In response to two mass shootings over the weekend, the White House will host a discussion on violent online extremism with a group of unspecified technology companies this Friday.
The summit will include “senior administration officials along with representatives of a range of companies,” according to White House spokesman Judd Deere.
Prior to last weekend's mass shooting in El Paso, Texas that took the lives of 22 people, the shooter posted a racist anti-immigrant manifesto to the online forum 8chan. He’s the third mass shooter in six months to use the site to spread his message.
The summit will be held Friday, when Trump is scheduled to speak at two back-to-back fundraisers. In remarks given after the shootings, the president said that social media companies and law enforcement should “develop tools to detect mass shooters before they strike.”
Trump has been criticized for failing to address the threat of white nationalist terrorism in the U.S. The same day the White House announced the discussion with tech companies, CNN reported that for more than a year the Trump administration fought efforts to make domestic terrorism, including white supremacist violence, a specific priority in national counterterrorism strategy. To date, the Trump administration has strongly preferred to focus on radical Islamic terrorism.
After the pair of tragic events, the president pointed to violent video games as a possible inspiration, did not mention gun control, and denied that his own rhetoric fueled violence. Wednesday, according to the Washington Post, the president said in a gaggle that he was “concerned for any group of hate, I don’t like it… whether it’s white supremacy or any other kind of supremacy.” The president has repeatedly described migration across the U.S.-Mexico border as “an invasion,” as did the El Paso shooter’s manifesto.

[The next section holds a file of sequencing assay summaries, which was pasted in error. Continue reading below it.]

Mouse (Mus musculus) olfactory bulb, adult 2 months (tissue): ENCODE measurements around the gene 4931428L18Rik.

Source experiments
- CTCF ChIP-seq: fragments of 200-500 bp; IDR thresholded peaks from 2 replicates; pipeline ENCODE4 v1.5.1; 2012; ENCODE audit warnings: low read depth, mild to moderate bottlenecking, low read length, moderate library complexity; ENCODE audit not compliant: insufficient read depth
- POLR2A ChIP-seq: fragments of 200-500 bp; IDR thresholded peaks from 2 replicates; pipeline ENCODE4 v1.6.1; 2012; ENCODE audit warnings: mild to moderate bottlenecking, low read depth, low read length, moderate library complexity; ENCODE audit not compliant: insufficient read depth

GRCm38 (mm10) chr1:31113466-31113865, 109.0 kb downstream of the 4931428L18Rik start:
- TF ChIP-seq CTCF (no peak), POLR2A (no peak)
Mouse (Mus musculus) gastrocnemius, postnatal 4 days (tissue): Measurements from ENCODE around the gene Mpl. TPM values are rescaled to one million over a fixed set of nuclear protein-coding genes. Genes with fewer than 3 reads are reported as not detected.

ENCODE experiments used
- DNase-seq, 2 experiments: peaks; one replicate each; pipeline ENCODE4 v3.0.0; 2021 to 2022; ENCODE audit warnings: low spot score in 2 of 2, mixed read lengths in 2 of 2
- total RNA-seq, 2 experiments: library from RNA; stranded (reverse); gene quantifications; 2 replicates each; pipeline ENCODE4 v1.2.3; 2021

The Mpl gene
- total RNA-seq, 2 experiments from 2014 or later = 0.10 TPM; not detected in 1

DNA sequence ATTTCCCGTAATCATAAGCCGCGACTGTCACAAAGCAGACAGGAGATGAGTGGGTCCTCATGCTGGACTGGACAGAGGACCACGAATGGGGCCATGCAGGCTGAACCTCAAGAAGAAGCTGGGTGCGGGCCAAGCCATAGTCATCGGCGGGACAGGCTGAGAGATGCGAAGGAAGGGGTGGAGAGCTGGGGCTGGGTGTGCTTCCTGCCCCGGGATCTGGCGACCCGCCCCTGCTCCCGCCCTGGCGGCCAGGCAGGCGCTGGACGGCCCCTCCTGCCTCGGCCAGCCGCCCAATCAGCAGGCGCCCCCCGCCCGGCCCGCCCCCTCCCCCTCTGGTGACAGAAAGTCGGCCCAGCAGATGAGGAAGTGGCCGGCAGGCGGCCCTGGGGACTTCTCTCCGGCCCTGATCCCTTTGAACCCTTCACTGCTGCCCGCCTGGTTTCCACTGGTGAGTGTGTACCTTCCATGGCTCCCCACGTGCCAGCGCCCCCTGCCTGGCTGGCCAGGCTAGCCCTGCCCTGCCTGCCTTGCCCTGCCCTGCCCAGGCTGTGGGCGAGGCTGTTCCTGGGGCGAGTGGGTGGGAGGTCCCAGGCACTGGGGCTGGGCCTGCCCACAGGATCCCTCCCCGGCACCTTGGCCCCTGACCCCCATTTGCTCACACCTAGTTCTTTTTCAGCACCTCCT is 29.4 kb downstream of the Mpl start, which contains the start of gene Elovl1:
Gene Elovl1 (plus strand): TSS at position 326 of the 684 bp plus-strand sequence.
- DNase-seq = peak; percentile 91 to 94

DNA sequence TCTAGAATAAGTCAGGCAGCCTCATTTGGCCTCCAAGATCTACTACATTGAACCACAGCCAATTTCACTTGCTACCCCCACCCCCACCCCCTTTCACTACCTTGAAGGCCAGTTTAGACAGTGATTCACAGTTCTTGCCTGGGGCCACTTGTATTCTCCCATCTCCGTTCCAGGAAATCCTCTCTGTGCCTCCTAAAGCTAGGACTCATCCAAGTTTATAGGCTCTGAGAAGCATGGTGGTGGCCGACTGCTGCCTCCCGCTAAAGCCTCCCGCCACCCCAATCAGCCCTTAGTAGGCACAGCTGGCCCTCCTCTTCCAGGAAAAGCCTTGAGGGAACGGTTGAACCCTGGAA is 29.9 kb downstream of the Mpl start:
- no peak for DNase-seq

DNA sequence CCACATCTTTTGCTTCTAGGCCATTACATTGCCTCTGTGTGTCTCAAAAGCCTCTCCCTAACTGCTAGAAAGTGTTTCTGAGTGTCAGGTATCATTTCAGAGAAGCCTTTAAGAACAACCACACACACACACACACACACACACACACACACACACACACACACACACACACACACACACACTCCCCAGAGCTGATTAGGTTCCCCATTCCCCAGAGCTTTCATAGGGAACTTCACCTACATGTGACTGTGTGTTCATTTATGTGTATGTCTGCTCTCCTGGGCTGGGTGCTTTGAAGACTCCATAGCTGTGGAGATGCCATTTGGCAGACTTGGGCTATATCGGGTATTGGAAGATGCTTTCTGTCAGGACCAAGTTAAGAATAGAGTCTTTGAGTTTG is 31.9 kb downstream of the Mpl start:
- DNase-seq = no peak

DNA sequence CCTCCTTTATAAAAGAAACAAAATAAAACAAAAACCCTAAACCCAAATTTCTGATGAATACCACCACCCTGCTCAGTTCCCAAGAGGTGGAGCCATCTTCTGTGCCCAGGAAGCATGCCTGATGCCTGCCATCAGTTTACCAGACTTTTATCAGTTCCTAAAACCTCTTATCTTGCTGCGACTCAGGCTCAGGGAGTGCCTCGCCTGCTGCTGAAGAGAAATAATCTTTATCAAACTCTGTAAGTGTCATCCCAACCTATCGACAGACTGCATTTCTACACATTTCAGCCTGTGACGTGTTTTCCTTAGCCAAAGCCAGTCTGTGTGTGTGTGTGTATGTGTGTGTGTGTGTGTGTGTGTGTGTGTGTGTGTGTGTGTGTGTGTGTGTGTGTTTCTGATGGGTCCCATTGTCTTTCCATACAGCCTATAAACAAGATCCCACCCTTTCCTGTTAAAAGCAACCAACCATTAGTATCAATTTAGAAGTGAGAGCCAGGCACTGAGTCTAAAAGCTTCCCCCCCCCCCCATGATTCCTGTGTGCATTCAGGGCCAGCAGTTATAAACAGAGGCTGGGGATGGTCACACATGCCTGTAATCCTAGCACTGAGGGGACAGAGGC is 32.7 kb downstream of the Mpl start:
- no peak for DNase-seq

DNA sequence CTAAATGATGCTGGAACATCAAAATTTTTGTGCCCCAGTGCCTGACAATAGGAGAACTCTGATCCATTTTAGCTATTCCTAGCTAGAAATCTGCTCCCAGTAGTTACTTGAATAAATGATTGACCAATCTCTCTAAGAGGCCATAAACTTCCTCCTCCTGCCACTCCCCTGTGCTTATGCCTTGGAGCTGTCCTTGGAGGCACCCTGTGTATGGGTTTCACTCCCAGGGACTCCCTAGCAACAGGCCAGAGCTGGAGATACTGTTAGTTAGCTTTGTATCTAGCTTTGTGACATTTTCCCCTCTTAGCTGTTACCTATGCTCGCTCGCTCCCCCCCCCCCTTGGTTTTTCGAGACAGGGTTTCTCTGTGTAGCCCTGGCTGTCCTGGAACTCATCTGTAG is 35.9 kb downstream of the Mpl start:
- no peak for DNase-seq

Just one day before the announcement of the discussion, Trump said his administration was “watching Google very closely” for bias against conservatives, though he didn’t provide any evidence to back up the accusation. In July, he hosted a “Social Media Summit” that included his own online cheerleaders rather than technology companies.
8chan has come under scrutiny in the wake of its involvement in the killings. The leader of the House Committee On Homeland Security has asked the owner of 8chan to testify on Capitol Hill. The cybersecurity company Cloudflare removed the site’s protection from cyberattacks, and its web host abandoned it, leaving 8chan inaccessible to users as its owners scrambled to find new web infrastructure.
Twitter and Microsoft declined to comment on Friday’s event at the White House. Facebook, Google, 8chan, Apple, Amazon, and Reddit did not respond to requests for comment.